Occupational therapy can be very beneficial for little ones who need it, but many parents don’t know what it is or whether it might be a good fit for their child.
What is Occupational Therapy?
A pediatric occupational therapist (OT) works with children on a variety of skills to help them with the “occupations” of their lives. These include tasks that a child needs to perform in order to function, learn, and interact.
How Occupational Therapy Helps Children
Occupational therapy is often used to help children with specific conditions, like autism, visual or hearing impairments, or sensory processing disorder (SPD). It can also be beneficial for babies, toddlers, and children who don’t have a diagnosed condition but do have some challenges that interfere with daily routines.
Here are some examples of the many ways occupational therapy helps children who need it:
Develops Social Skills
A little one’s “social style” depends on their temperament and personality, but there are several social milestones babies and toddlers need to reach to stay on track. If your child shows some social delays or has been diagnosed with a condition that interferes with their ability to socialize, an OT can work with them to build developmentally-appropriate social skills. Some areas an OT might focus on include developing personal space boundaries, taking turns and sharing, and building verbal and nonverbal communication skills.
Builds motor skills
Occupational therapy can help little ones who aren’t meeting motor skills milestones, including fine motor, gross motor, oral motor, and hand-eye coordination skills. It also addresses issues with balance, coordination, spatial awareness, motor planning, and other movement skills.
Helps overcome sensitivities
Sensory challenges can affect any of a child’s external senses (taste, touch, sight, hearing, and smell), but some toddlers can be especially sensitive to certain textures and flavors. An OT can work with them to slowly introduce foods and materials that they might be avoiding.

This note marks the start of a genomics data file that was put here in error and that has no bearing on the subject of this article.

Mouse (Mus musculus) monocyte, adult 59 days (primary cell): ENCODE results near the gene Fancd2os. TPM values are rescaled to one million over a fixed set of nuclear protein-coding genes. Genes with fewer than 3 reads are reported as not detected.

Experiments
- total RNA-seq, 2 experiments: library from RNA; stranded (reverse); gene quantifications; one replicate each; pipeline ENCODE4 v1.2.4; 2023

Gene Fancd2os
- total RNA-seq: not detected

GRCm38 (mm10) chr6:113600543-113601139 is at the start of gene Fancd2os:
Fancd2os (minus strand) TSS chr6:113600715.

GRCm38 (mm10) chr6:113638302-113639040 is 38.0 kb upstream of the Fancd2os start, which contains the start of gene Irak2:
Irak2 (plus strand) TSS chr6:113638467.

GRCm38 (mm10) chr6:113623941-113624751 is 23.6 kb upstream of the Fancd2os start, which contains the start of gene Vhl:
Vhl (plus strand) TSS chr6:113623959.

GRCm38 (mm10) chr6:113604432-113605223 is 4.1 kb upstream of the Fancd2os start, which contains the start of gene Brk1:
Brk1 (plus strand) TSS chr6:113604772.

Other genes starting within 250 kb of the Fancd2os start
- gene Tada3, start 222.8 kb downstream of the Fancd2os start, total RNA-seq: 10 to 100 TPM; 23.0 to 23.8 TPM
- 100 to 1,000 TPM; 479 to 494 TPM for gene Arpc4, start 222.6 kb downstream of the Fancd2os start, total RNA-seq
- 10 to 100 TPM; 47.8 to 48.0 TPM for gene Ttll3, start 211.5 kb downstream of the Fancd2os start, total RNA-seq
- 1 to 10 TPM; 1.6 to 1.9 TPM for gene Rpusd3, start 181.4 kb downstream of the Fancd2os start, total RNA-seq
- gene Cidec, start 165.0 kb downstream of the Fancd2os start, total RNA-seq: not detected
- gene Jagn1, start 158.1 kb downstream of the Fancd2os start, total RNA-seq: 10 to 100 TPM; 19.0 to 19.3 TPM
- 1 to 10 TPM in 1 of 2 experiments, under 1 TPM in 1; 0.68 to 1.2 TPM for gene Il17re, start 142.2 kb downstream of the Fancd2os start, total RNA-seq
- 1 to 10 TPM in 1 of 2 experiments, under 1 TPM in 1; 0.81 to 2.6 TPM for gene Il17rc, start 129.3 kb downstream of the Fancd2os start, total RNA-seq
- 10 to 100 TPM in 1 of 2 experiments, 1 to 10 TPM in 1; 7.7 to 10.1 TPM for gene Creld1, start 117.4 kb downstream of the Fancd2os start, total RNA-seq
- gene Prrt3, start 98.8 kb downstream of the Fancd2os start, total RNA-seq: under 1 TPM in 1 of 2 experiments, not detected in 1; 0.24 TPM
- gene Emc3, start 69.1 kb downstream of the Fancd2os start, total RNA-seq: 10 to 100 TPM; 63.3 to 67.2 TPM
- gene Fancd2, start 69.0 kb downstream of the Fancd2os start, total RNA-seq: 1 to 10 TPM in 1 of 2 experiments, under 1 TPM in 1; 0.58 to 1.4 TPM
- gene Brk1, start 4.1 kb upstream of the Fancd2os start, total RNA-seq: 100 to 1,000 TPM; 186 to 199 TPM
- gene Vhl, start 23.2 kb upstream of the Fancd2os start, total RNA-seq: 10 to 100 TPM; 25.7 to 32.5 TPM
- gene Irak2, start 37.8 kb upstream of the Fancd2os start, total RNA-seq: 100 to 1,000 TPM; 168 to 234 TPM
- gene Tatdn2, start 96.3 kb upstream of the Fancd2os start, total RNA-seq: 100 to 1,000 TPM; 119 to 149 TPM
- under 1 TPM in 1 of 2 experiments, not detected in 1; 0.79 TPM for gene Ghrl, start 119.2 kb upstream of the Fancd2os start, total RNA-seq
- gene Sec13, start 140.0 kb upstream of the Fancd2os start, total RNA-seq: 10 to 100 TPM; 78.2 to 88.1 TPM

Toddlers shift their attention a lot, and are notoriously wiggly, but for those who exhibit more extreme attention challenges (like excessive talking, noise-making or struggling to sit still during an activity), early intervention with an OT can make a significant difference in a child’s ability to focus when they reach preschool and school age. An OT will likely use structured play to improve your toddler’s attention through timed activities, puzzles, and other tasks that require concentration.
Children with negative or harmful behaviors, such as biting, hitting, or frequent tantrums/meltdowns, can work with an OT to learn more positive responses. This is a common focus for children on the autism spectrum, but can also help children with attention, sensory processing, and communication challenges, as well as anxiety or other conditions that affect behavior.
Assists with using specialized equipment
For children who use assistive equipment, like a wheelchair, leg braces, or communication devices, occupational therapy can teach them to get the most out of their devices. In addition, an OT can evaluate children to determine if they might benefit from an assistive device in the first place.
Many of the activities in our BabySparks app were not only developed by OTs, they can also be used as part of an OT home program. If you enlist the help of an OT for your child, talk to them about incorporating BabySparks to help support therapy goals.